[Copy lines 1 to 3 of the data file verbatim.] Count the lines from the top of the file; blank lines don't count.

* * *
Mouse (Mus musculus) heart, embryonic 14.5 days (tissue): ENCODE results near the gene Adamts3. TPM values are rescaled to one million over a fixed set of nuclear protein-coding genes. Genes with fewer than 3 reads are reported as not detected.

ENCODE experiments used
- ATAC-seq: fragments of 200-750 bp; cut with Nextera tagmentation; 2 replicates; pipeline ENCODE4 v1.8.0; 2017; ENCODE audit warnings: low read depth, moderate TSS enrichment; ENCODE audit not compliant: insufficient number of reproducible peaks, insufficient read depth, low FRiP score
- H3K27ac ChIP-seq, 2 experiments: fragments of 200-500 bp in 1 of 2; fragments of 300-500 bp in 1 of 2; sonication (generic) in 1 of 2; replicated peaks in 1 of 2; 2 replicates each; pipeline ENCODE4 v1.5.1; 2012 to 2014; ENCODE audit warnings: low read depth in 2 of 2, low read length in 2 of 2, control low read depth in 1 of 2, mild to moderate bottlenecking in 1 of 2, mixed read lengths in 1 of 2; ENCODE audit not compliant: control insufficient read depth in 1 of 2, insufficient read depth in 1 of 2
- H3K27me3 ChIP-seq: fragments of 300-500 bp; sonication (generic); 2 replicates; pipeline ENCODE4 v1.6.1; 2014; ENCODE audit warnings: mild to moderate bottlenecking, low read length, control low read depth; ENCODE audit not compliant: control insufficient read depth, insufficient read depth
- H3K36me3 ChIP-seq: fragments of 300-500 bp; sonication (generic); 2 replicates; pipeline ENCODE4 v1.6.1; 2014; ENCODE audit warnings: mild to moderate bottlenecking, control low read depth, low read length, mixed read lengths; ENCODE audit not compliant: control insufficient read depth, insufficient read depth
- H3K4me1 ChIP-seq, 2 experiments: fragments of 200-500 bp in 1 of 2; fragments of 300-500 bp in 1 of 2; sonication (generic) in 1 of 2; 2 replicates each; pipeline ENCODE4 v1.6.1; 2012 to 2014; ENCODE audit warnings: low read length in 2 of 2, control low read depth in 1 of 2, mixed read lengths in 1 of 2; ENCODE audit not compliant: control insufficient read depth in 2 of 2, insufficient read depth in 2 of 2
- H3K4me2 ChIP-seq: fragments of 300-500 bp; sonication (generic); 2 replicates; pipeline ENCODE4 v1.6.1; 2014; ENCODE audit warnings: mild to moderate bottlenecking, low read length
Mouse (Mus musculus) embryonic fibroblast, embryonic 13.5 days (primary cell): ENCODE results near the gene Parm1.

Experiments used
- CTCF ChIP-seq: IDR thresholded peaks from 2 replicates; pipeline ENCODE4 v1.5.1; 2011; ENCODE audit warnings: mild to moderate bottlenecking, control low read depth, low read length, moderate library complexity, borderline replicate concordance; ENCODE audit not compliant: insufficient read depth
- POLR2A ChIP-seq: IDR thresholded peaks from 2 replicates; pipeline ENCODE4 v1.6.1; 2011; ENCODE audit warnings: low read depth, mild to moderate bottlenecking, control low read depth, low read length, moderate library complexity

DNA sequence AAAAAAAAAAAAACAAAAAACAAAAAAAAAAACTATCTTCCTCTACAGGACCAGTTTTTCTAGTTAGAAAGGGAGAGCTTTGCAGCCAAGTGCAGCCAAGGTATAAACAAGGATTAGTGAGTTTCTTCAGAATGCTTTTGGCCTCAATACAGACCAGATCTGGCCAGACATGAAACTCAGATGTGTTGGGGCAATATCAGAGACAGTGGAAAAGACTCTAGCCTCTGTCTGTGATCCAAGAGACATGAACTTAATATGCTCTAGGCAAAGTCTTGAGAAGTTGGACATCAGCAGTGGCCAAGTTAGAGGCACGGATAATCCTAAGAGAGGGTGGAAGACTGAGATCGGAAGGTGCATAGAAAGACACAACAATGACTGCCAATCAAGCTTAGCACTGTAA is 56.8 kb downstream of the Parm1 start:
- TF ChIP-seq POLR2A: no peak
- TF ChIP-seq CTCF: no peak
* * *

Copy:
Mouse (Mus musculus) heart, embryonic 14.5 days (tissue): ENCODE results near the gene Adamts3. TPM values are rescaled to one million over a fixed set of nuclear protein-coding genes. Genes with fewer than 3 reads are reported as not detected.

ENCODE experiments used
- ATAC-seq: fragments of 200-750 bp; cut with Nextera tagmentation; 2 replicates; pipeline ENCODE4 v1.8.0; 2017; ENCODE audit warnings: low read depth, moderate TSS enrichment; ENCODE audit not compliant: insufficient number of reproducible peaks, insufficient read depth, low FRiP score